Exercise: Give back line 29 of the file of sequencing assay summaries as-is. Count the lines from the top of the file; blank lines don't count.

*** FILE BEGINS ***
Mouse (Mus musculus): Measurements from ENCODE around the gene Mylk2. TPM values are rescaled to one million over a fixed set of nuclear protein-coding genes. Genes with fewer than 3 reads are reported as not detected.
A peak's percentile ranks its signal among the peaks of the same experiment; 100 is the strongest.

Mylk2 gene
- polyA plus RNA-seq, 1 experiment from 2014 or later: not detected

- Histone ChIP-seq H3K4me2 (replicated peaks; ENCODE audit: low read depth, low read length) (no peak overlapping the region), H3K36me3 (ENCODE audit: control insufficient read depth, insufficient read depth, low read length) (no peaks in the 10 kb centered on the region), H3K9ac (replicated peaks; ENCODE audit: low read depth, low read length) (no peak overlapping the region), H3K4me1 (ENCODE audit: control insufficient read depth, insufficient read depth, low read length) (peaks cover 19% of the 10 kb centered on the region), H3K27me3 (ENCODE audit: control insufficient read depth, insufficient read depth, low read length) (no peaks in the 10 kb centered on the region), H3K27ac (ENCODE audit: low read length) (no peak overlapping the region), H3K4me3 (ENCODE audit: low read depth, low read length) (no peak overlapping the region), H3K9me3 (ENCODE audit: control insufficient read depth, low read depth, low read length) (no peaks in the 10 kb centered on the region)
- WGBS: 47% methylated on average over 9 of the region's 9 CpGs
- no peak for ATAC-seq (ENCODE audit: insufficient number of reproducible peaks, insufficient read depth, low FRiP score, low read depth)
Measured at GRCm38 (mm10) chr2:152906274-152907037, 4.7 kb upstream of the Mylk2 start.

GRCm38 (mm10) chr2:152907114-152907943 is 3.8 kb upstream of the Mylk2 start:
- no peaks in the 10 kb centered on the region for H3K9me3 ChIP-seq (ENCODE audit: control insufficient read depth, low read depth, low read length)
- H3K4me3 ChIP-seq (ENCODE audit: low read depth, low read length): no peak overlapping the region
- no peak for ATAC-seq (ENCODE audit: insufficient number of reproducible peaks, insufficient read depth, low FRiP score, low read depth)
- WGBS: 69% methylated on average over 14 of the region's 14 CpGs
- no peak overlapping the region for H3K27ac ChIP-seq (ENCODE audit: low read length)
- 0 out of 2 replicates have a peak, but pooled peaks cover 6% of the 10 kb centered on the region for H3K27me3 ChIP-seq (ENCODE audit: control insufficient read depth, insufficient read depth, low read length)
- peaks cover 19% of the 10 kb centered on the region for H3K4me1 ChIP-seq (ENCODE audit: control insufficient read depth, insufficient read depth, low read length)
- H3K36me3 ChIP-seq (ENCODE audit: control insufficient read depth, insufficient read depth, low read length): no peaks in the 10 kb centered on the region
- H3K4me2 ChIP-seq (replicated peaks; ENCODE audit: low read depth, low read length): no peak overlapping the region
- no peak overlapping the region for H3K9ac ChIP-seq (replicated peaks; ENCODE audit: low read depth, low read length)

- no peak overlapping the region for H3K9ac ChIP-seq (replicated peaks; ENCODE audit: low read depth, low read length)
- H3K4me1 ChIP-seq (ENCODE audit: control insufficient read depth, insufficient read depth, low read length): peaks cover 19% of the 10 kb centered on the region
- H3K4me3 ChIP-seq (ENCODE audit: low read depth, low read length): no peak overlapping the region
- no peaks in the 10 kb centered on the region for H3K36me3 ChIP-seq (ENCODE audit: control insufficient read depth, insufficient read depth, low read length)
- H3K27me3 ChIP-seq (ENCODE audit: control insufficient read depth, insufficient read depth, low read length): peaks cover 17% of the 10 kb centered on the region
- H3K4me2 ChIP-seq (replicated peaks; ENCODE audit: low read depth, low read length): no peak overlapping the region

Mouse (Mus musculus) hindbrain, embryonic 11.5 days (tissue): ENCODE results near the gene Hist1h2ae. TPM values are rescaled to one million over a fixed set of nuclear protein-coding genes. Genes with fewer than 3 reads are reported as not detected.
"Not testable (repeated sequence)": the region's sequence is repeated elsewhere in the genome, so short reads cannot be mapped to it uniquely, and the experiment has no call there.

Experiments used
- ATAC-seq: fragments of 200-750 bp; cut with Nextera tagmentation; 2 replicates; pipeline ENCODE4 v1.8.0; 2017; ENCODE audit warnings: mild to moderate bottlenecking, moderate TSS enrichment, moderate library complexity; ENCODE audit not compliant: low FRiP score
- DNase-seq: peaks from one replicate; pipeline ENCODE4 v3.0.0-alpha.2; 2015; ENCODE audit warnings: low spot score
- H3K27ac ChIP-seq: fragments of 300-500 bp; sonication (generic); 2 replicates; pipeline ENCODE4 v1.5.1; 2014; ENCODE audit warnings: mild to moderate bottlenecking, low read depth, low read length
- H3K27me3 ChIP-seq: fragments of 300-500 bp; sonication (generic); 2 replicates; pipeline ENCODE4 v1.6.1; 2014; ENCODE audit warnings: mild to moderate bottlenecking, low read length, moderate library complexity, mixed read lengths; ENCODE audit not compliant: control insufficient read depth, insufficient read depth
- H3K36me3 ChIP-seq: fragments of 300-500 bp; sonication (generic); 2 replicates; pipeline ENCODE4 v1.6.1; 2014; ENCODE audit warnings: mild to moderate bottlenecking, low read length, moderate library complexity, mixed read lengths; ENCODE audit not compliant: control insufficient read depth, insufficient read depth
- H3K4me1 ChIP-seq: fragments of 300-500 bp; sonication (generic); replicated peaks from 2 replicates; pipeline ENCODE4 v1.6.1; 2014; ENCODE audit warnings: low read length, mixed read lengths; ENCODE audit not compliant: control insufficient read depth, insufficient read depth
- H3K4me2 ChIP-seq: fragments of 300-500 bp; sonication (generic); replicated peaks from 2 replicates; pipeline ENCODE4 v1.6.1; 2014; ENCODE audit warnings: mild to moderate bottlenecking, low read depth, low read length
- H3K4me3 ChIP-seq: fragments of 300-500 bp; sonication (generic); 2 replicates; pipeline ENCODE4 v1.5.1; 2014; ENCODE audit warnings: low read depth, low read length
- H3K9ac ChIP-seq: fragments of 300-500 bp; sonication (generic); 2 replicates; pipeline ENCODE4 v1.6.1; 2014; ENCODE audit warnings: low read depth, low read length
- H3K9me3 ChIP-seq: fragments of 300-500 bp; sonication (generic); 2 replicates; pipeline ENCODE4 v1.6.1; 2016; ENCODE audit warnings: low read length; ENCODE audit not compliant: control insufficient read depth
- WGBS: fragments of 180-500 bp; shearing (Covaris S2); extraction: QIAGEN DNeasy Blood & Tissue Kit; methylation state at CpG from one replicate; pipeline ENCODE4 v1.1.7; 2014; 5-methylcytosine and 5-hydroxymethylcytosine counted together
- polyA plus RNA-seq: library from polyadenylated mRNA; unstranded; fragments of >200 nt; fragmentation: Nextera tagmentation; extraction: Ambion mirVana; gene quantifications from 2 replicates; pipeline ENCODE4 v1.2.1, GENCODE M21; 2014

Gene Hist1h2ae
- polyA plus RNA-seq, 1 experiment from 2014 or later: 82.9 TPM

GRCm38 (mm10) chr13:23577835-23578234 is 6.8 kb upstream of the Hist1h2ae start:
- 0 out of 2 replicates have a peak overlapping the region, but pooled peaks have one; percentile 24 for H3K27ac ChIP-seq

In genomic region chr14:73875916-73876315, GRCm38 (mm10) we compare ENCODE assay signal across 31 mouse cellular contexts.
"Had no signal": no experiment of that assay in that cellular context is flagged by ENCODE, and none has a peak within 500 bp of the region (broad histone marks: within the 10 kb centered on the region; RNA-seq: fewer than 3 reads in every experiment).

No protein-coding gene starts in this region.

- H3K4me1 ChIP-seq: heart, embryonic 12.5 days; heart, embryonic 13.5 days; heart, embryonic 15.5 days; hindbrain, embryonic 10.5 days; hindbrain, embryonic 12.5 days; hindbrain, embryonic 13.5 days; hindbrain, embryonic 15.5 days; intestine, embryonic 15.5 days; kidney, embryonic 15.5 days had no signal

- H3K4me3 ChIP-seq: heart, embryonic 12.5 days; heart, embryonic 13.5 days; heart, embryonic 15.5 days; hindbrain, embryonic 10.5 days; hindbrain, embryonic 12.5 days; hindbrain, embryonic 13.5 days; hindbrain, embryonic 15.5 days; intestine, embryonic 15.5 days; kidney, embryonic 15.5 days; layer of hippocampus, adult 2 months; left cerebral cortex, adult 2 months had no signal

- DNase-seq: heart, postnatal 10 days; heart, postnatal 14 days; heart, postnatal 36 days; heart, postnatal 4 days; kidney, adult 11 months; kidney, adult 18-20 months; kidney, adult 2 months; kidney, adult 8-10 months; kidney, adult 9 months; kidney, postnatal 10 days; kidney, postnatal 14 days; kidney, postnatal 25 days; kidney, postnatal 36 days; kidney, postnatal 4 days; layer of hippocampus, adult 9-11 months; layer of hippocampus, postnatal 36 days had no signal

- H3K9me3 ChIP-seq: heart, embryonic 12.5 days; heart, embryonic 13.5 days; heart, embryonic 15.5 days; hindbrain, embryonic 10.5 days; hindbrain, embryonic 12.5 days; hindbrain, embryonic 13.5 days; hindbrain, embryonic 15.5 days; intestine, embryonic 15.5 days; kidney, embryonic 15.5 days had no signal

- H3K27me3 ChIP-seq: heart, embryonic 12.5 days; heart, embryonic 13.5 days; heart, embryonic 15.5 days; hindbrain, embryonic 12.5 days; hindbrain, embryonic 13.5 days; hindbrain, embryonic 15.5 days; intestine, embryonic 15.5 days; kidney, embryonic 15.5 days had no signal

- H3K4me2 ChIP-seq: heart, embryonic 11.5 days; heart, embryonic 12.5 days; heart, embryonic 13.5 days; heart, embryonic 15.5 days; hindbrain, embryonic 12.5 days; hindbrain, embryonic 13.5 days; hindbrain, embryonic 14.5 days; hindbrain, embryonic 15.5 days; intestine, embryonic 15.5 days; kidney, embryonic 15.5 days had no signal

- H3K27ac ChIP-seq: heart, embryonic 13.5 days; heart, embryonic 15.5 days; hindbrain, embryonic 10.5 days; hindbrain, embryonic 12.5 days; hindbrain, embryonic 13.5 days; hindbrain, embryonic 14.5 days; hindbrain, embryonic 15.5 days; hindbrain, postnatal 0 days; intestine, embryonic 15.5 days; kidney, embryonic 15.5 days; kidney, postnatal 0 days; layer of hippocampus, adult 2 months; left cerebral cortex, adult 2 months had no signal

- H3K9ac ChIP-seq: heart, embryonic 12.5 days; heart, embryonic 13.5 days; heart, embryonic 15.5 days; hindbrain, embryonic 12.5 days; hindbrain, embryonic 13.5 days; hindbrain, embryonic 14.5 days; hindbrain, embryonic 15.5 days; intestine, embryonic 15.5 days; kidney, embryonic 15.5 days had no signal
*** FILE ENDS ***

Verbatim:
- ATAC-seq: fragments of 200-750 bp; cut with Nextera tagmentation; 2 replicates; pipeline ENCODE4 v1.8.0; 2017; ENCODE audit warnings: mild to moderate bottlenecking, moderate TSS enrichment, moderate library complexity; ENCODE audit not compliant: low FRiP score